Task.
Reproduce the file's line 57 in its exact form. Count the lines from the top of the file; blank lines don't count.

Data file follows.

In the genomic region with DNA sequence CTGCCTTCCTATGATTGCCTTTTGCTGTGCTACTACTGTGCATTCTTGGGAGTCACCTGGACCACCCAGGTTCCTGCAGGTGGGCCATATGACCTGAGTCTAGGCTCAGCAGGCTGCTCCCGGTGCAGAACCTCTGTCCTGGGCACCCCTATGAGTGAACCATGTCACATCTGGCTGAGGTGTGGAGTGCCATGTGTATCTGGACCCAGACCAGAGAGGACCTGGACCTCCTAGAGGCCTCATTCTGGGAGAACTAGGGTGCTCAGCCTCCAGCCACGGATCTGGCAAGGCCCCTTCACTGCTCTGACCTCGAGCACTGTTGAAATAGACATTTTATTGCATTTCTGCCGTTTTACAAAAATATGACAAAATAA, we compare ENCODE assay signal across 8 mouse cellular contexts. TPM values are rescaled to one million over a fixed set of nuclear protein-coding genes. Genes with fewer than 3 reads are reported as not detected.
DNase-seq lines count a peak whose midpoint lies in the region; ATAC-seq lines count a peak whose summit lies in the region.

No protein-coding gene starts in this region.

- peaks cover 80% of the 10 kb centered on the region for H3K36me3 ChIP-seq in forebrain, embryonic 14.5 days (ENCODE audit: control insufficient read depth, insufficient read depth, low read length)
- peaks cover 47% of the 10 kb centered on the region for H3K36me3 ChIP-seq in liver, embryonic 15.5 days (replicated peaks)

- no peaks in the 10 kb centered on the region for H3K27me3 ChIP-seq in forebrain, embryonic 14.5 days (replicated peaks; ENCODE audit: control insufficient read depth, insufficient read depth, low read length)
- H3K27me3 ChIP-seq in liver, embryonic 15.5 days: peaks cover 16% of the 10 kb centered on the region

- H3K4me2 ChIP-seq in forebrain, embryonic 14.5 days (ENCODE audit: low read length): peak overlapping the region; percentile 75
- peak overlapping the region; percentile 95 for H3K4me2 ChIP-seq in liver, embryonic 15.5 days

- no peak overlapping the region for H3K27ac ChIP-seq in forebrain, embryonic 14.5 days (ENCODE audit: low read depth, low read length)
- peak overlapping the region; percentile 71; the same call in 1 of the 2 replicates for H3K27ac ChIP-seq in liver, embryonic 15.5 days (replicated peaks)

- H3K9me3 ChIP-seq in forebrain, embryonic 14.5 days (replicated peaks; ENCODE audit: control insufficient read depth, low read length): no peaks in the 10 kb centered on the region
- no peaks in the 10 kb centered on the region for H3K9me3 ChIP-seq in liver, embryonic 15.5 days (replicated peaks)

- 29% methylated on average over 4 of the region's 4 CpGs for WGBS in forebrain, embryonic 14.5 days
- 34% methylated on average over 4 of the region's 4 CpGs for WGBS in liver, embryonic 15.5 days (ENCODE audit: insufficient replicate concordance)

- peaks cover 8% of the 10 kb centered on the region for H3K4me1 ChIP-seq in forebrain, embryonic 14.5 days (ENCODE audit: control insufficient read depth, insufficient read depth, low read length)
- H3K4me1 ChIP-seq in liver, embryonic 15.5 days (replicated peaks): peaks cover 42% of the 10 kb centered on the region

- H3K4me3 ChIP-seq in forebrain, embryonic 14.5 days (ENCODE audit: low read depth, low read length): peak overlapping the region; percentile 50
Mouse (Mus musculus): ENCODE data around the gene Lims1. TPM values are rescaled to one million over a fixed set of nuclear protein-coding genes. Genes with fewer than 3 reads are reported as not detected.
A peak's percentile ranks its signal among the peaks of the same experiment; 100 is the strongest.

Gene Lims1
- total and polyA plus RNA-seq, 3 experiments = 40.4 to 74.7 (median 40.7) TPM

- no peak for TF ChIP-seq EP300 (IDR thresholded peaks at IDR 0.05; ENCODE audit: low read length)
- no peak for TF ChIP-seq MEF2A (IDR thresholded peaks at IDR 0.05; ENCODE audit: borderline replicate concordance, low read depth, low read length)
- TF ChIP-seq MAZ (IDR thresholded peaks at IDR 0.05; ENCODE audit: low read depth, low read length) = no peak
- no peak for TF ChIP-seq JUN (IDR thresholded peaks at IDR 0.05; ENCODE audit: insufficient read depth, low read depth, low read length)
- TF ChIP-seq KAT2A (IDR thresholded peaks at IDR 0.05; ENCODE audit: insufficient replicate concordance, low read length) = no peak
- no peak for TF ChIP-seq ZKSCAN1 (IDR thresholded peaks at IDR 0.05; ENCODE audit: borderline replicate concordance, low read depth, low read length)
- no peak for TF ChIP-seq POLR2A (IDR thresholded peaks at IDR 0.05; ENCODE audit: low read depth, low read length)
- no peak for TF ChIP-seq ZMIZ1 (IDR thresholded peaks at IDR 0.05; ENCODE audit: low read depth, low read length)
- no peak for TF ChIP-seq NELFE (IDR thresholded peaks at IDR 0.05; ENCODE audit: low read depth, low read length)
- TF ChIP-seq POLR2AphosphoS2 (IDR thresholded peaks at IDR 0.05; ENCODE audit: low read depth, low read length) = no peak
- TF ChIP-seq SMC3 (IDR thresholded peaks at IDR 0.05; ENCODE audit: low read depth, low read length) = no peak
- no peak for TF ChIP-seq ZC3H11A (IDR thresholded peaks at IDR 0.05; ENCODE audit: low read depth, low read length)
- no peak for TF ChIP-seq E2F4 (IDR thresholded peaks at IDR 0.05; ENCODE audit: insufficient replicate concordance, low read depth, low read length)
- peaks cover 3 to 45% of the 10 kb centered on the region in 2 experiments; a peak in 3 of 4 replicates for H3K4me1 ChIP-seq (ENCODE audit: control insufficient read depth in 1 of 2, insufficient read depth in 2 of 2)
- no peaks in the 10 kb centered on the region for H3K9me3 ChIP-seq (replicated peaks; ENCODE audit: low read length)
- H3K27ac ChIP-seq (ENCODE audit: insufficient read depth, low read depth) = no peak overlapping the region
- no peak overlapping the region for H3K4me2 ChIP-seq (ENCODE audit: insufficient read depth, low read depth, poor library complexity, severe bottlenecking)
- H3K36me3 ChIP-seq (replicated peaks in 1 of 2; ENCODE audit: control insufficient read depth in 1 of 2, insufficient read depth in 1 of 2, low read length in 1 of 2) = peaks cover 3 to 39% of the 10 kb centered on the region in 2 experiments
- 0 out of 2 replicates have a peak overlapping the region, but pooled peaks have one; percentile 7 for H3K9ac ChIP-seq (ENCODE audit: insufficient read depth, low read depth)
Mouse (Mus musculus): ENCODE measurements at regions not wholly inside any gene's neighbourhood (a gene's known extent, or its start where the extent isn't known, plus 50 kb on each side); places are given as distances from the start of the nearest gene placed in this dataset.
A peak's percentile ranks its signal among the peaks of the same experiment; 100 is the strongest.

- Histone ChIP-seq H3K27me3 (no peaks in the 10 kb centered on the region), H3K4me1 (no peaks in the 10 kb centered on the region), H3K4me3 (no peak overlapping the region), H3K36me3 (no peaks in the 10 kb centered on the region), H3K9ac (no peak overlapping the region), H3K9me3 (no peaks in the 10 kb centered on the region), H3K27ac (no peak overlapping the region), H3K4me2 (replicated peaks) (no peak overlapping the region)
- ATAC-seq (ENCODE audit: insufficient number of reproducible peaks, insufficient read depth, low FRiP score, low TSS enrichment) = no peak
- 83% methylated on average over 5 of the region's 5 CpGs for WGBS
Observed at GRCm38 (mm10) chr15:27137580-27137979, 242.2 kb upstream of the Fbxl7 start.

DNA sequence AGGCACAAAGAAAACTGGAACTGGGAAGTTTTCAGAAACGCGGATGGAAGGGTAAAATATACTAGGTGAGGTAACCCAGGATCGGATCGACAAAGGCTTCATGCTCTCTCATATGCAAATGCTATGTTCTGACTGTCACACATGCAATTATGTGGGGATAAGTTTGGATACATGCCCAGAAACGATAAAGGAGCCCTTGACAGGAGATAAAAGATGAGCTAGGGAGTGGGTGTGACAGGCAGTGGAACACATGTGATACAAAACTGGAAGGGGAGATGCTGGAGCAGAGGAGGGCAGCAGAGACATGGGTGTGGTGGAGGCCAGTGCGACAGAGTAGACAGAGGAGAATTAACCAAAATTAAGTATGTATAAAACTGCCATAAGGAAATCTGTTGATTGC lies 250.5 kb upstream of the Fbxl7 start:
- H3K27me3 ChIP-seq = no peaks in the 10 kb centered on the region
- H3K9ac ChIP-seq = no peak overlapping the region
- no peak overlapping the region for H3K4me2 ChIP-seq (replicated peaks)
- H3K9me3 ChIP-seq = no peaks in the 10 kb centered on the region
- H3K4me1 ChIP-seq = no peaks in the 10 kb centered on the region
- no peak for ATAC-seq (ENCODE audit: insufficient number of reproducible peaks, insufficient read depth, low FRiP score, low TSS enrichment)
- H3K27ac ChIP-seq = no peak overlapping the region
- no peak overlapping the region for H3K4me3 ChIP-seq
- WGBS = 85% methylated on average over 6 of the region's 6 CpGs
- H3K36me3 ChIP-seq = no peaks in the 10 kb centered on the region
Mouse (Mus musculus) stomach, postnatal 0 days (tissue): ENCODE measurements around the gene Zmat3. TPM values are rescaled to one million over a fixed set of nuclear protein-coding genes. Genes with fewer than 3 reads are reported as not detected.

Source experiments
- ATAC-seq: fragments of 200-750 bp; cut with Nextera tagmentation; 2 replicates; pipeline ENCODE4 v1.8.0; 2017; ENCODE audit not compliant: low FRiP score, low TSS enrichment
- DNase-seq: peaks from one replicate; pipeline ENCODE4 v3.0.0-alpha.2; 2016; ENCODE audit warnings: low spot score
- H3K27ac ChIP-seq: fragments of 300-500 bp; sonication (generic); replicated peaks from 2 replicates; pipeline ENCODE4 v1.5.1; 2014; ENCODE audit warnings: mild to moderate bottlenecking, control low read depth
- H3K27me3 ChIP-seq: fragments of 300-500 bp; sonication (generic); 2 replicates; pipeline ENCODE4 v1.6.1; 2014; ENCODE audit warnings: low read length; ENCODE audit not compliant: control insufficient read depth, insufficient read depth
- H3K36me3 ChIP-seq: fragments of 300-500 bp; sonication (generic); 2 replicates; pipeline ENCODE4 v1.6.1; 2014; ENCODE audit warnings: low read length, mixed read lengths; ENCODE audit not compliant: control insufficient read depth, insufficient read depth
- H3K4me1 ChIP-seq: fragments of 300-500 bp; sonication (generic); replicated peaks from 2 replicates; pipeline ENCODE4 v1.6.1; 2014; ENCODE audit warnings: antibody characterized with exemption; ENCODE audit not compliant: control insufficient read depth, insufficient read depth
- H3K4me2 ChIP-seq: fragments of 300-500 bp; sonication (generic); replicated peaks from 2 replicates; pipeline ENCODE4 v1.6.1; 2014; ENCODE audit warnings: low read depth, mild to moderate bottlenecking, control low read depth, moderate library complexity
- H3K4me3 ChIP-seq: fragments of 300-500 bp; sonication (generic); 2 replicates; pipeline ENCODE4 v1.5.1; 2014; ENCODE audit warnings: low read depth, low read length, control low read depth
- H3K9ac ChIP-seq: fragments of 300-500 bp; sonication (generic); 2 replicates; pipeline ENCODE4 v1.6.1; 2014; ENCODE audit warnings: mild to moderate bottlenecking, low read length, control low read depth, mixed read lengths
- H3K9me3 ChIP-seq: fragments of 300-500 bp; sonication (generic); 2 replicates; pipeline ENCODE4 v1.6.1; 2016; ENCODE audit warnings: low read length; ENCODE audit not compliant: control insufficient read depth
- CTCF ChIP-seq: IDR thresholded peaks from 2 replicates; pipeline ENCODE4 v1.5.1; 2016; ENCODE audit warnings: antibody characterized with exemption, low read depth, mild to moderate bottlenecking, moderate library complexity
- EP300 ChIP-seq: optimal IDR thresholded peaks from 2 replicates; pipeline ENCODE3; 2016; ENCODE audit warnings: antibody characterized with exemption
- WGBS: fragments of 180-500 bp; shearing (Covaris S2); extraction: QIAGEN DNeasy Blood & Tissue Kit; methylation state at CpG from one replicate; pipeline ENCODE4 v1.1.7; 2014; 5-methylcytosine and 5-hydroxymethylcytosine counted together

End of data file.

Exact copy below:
- WGBS = 85% methylated on average over 6 of the region's 6 CpGs